Thursday, 20 June 2013


A great week for fecundity. I went today for a test of my foolish heart, foolishly.

"What are you going to do?" I asked nervously.

"It's the test we give pregnant ladies," the nurse told me.

Now I know the Good Lord has in his lack of wisdom designed me on circular lines but this was altogether too much. Over the near century I cannot tell you the number of clumsy jokes I have suffered. Not only jokes. The last time I went to the dentist I was required to fill in a form denying I was pregnant.

The nurse reassured me. All she was going to do was rub cooling ointment on me and send exciting little charges coursing through my eager body.

"I won't bring the wife, then?"

"Oh bring her," insisted the nurse,"she will be interested."

By the time we arrived the little heart was pounding. The wife was reserving her options. Reassuring myself that there were no three-king-carrying camels in the car park, I hurried to begin what sounded like a merry meeting. It wasn't. The nurse just took pictures which came up on a screen which I couldn't see because my face was turned to the wall. The nurse was right, though. My wife WAS interested. But my tale of fecundity was not done.

First Great Grand-daughter. Now I have full set!!!


Not all meetings have been so trouble free:

Harrop by Ed Rawlinson

When Oscar Levant was conscripted, the recruiting sergeant asked him if he would be able to kill the enemy. Levant replied: ‘The enemy? No. A friend? Yes.’

His friends felt much the same about George Harrop.

George was Night Picture Editor of the Daily Mirror in Manchester when I ran the night news desk, a job I would have held much longer had someone else run the picture desk. A former cinema manager, wartime Chindit and PR man, he had the fastest tongue in the West - and also the loosest. Predictably so, since he incessantly lubricated it with whisky. He was even shaped like a Dimple Haigh bottle.

The telephone was his straight man, and his conversations with it were endless. On one occasion, the Sports Editor Peter Thomas tweaked his phone line out of its socket. George went on talking for a full five minutes.

His tongue frequently got him into trouble, but it feared no man. Not even an editor, a wartime Commando major whose nickname was ‘Strangler’ and who had once held a junior executive by his ankles out of a fourth floor window.

"George, get off the bloody phone," he raged one night.

"Have to go,’ said George, in a voice everybody in the room heard, "the editor wants permission to change a crosshead."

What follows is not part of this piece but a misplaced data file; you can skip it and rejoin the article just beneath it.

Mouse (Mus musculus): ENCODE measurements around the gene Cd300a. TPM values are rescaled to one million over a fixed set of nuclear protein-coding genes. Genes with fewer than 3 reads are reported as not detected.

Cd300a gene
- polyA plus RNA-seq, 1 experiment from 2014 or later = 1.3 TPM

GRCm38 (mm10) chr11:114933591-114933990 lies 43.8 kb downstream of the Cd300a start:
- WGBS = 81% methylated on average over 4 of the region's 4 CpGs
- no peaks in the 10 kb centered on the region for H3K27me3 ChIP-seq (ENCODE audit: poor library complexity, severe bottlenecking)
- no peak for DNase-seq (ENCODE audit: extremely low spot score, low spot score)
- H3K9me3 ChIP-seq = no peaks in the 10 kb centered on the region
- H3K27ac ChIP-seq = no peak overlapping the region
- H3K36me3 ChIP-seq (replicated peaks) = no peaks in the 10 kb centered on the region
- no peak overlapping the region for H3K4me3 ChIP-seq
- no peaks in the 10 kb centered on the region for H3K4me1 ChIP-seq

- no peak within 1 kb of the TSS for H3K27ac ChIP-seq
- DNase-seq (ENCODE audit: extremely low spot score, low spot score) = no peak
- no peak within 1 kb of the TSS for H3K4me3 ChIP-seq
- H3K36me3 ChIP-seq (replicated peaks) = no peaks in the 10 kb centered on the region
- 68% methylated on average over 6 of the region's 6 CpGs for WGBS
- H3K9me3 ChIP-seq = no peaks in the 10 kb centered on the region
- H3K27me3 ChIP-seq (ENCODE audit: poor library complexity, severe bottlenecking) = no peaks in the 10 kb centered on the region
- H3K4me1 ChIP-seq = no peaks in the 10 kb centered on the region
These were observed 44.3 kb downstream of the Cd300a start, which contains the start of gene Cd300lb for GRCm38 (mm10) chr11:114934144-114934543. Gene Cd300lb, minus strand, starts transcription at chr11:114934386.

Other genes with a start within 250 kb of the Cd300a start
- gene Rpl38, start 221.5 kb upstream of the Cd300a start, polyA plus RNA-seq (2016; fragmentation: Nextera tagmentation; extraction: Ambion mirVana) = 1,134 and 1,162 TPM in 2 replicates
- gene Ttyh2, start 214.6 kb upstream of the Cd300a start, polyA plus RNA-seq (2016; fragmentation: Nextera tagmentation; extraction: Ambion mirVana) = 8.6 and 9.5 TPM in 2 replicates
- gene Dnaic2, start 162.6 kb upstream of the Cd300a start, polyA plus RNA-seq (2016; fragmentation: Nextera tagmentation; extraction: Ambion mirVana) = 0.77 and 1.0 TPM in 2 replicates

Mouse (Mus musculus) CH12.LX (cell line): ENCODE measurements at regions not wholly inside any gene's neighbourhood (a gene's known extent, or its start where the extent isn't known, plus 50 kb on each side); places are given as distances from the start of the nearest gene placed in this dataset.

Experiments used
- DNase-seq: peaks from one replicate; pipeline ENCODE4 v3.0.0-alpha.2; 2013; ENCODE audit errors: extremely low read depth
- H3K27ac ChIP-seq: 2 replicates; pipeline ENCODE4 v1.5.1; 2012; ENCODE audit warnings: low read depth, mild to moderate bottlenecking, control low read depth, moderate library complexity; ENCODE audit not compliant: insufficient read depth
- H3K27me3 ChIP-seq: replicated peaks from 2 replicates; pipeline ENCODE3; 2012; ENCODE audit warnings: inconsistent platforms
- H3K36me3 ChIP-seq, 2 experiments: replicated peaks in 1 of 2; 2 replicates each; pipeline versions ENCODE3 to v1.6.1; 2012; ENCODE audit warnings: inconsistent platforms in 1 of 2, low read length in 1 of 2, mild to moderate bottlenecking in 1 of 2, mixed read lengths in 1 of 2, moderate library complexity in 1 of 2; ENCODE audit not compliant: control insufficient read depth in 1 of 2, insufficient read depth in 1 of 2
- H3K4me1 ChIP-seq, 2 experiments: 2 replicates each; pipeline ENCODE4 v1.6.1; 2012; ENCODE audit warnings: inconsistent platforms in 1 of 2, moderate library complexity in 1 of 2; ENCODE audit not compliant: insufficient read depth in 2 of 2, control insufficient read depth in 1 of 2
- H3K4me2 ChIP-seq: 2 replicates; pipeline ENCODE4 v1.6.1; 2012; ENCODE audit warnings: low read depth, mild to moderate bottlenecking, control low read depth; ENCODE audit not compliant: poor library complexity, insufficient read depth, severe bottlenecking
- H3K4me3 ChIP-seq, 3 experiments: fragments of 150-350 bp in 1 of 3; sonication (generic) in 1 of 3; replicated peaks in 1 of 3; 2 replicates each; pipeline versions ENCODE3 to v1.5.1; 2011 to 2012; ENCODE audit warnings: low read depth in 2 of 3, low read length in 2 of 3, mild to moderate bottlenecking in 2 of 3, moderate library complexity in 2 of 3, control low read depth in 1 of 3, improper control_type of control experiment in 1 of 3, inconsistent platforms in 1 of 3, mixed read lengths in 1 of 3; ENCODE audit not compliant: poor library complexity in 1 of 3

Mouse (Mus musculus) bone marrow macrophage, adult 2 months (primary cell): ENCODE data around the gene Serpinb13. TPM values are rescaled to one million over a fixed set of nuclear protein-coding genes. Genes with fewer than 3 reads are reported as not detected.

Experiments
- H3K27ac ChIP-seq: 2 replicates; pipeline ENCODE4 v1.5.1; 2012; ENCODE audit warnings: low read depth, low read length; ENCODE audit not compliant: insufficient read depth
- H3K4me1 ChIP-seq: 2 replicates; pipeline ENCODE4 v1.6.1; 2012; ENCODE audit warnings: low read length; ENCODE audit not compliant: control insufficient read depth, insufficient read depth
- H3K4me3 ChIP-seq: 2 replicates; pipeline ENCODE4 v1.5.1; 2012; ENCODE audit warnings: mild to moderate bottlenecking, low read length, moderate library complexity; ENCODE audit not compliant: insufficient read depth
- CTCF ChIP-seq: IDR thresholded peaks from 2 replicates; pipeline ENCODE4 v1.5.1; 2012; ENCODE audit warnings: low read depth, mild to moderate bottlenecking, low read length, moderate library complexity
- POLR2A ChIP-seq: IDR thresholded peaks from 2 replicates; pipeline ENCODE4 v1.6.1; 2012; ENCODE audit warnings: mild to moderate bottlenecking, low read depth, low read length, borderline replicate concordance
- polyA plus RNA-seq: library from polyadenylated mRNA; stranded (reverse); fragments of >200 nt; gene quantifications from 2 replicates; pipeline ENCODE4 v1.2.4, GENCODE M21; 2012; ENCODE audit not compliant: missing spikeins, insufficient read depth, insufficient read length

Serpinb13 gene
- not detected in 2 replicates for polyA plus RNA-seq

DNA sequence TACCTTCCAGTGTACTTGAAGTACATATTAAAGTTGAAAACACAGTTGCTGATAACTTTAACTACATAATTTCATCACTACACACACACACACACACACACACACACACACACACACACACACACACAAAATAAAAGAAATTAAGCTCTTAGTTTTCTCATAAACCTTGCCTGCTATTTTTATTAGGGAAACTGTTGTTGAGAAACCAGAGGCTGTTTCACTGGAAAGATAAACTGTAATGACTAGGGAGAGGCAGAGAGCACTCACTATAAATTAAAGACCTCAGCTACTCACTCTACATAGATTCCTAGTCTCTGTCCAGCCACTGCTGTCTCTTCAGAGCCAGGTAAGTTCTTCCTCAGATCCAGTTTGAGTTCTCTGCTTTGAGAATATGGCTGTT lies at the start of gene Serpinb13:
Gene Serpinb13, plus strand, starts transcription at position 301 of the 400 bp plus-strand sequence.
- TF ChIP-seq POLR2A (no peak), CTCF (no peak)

A photographer who fell foul of him was ‘a panchromatic Judas Iscariot’. Describing the foremen’s Christmas lunch at a smart hotel, he said: "They rushed through the swing doors in their suede clogs shouting, 'Where is the foremen’s lavatory?”’

Once, returning home, he could not find his front gate. He hacked a great hole in the hedge, assuming he was back in the Chindits. It would be dishonourable to him to call him predictable.

I was not the only man to suffer from his friendship. Another martyr, the Night News Editor of the Daily Express, was on his way to a Christmas party when he discovered George asleep in the back of his car. Something which quite often happened to many of us.

Good sense dictated dumping him at the earliest - or nearest – convenience, but foolishly he took him to the party. In quite a short time, the host was so keen that my friend should take George home that he gave him the keys of his car.

The years have not diminished the horror of that drive. Distracted by George’s seamless monologue down some imagined phone, my friend drove over the bumpy flowerbeds of a roundabout. This startled George who demanded to know where he was and how he could open the steamed-up passenger window. A few moments later, my friend felt a breeze and assumed George had opened the window. But his seat was empty and in the rear mirror my friend saw a bundle of rags rolling down the road. George had opened the door and fallen out.

Numb with fright, my friend knelt in the road beside the rags, fearing the worst. To his relief, George`s head emerged. He got to his feet, dusted himself down and insisted on being taken to a pub 500 yards down the road. The pub was in darkness but George hammered on the door until the bedroom lights went on and the landlady appeared in her dressing gown and curlers.

"Madam," said George at his most courtly, "I am sorry to have awakened you but there has been a terrible accident. The victim is in shock: a large medicinal brandy would help."

Still half asleep, she only began screaming for the police when George explained that he was the victim and that he preferred his brandy without ice or soda…

My friend eventually shook George off, which was never easy, and got home on Boxing Day to find his wife had left him. The party host subsequently attacked him with his crutch when my friend told him he could not remember where he had left his car.

Alas, George has long ago gone to the Great Saloon Bar in the Sky. Somehow R.I.P seems inappropriate.